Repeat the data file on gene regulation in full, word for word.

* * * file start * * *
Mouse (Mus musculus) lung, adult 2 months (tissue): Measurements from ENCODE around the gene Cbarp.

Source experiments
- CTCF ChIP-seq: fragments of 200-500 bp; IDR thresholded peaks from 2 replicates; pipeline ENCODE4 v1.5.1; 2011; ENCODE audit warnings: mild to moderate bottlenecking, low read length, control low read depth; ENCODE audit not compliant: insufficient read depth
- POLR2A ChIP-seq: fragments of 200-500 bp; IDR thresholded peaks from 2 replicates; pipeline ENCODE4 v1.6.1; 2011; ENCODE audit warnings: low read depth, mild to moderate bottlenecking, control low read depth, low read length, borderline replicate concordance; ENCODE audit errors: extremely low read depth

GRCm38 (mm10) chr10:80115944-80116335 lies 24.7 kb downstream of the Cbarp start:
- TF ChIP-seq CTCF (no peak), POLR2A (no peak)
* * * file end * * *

Mouse (Mus musculus) lung, adult 2 months (tissue): Measurements from ENCODE around the gene Cbarp.

Source experiments
- CTCF ChIP-seq: fragments of 200-500 bp; IDR thresholded peaks from 2 replicates; pipeline ENCODE4 v1.5.1; 2011; ENCODE audit warnings: mild to moderate bottlenecking, low read length, control low read depth; ENCODE audit not compliant: insufficient read depth
- POLR2A ChIP-seq: fragments of 200-500 bp; IDR thresholded peaks from 2 replicates; pipeline ENCODE4 v1.6.1; 2011; ENCODE audit warnings: low read depth, mild to moderate bottlenecking, control low read depth, low read length, borderline replicate concordance; ENCODE audit errors: extremely low read depth

GRCm38 (mm10) chr10:80115944-80116335 lies 24.7 kb downstream of the Cbarp start:
- TF ChIP-seq CTCF (no peak), POLR2A (no peak)